0704 hours, 21 January

That International Hotel, Bangkok

Marine Captain Fraser approached the That army officer and saluted.

“Well, Colonel,” he said. “What’s it going to be?”

Colonel Vang Chitiburit looked past Fraser toward the low, ultra-modern

sprawl of the That International. “Do you seriously believe you have a

chance, Captain?”

“We have a chance. We sure as hell can’t wait this bastard out.” The

That colonel considered that. “No,” he said at last. “You are right.”

The colonel had returned from his conversation with the rebel soldiers

only minutes before. Their leader, Colonel Kriangsak of the Royal That

military staff, no less, wanted–demanded–a helicopter to fly him, his

men, and a number of American hostages out of the city. He’d not said

what his destination was, but U Feng would be the obvious guess.

“Those are Americans that son of a bitch has in there,” the Marine

officer added quietly, without emotion. “The Marines are here to

protect them.”

“Your plan has risk.”

“So does giving the bastard what he wants. And damn it, he claims he’s

going to start shooting people in thirty minutes! You want to see if

he means it?” There was a long hesitation. Fraser wondered if the man

was trying to decide whether or not to buck the problem up to a higher

command. The problem was, the higher command was busy just now with a

coup. At best, the confrontation at the That International was a minor


“Very well, Captain,” Vang said stiffly. He sounded relieved, though,

rather than reluctant. Probably, Fraser thought, he was happy to have

the responsibility for success or disaster riding on someone else’s

shoulders. “I turn the situation over to you.”

“Thank you, sir,” he said, saluting.

Vang looked uncertain. “Will there be anything you or your men need,


“Yes, Colonel Vang.” He smiled. “A small diversion.”

“A diversion?”

“When I give the word.” And he began to explain what he had in mind.

0730 hours, 21 January

That International Hotel, Bangkok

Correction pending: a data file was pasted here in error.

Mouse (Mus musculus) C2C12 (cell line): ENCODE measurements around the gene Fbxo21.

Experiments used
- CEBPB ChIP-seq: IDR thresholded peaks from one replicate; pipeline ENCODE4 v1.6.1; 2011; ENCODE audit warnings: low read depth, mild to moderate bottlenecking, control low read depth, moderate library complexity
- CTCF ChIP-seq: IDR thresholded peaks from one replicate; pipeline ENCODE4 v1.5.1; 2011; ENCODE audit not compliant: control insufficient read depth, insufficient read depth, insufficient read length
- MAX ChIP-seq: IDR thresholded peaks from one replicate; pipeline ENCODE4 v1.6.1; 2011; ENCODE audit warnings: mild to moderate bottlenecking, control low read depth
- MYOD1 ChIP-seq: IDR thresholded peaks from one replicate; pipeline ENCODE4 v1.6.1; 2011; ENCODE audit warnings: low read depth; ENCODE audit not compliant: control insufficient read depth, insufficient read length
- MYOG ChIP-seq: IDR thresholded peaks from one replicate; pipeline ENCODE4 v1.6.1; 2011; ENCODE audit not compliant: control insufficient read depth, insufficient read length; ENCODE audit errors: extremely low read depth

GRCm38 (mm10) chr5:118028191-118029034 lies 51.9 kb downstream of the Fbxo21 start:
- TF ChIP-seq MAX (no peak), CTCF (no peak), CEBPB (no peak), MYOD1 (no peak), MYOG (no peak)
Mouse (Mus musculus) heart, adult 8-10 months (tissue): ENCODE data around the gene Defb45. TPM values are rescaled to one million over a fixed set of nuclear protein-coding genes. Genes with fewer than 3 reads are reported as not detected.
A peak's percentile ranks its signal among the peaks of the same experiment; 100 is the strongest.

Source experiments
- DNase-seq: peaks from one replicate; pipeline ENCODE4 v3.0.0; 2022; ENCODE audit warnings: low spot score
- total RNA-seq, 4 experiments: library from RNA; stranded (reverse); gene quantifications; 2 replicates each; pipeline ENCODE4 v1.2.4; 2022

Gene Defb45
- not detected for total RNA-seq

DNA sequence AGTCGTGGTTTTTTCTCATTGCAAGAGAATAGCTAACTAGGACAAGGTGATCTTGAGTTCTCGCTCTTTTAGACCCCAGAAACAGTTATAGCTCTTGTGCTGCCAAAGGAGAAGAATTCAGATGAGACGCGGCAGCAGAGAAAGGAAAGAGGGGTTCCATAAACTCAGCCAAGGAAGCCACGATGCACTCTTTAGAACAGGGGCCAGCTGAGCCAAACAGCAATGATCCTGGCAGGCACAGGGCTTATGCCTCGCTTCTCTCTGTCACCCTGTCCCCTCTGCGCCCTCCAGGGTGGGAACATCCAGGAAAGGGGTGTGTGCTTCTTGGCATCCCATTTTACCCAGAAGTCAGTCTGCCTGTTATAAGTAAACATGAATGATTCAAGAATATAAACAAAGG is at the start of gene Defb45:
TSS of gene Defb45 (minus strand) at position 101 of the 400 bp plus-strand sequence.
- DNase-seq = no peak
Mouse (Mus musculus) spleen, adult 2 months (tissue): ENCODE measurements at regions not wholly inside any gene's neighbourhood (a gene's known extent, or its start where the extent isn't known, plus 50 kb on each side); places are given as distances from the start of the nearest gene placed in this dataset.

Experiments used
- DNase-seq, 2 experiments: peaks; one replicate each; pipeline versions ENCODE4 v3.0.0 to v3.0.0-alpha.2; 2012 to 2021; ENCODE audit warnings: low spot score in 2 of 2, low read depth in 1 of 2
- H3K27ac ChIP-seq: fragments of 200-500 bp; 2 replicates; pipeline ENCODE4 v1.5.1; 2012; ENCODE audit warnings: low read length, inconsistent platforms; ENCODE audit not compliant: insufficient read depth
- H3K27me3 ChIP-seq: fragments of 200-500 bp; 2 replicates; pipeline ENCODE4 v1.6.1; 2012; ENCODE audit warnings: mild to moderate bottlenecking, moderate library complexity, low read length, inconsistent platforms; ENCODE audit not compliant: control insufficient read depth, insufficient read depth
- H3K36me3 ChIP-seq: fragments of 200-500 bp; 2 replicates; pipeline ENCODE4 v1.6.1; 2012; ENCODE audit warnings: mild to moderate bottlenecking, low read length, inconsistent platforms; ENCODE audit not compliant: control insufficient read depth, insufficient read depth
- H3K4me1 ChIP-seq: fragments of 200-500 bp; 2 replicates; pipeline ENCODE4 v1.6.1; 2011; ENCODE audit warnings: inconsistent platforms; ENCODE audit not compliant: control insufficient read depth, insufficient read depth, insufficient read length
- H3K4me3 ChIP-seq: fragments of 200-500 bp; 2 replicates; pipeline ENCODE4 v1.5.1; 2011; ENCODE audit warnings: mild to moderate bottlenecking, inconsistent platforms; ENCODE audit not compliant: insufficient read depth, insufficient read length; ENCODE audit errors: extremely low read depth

Master Sergeant Phillip Loomis lay flat on the ground, watching the

hotel. Captain Fraser had snagged him almost the moment he’d returned

to the embassy earlier that morning, explaining that there were

Americans being held hostage at the That International and ordering

Loomis to round up fifty volunteers for a rescue.

The mission, Loomis thought to himself, would have been better suited to

a Recon Marine force, but the only Recondos within a thousand miles were

north at U Feng, spotting for the Navy A-6s and Hornets.

Very slowly, he raised his head, studying the hotel over the slight,

grass-covered rise he and twelve other Marines were hiding behind. The

nearest entrance was fifty yards away. He could see one rebel soldier

standing guard by the door. There might be others, but if so they were

staying out of sight.

Loomis checked his watch. Zero-seven thirty. Where were they? It was

time to go …!

He heard the stuttering drone of an approaching helicopter.

He looked toward the east and saw it approaching low above the buildings

in the direction of the embassy.

The captain had explained it to him before they deployed. One of the

Marine Sea Stallions, deploying now off the Jefferson, was to be flown

in and landed directly in front of the hotel’s front door. While the

rebels were watching the landing–they’d be expecting a trick–Loomis’s

Marines, Assault One, would storm the side entrance. Assault Two was

waiting on the far side of the building, ready to do the same thing.

And there would be still more Marines, code-named Sunday Punch, waiting

inside the helicopter as backups.

The Sea Stallion drifted toward the front of the hotel, its rotor wash

lashing at the palm trees lining the parking lot. Loomis could hear a

singsong barking over a megaphone–Colonel Vang speaking to the rebels

in That, explaining that their demands were being met and that the helo

was coming to take them and their hostages away.

Loomis kept his eye on the sentry beside the side door. The man had a

Colt CAR-15 in his hands, was holding it at the ready as he took a few

steps in the direction of the helo, trying to see past the corner of the

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Categories: Keith Douglass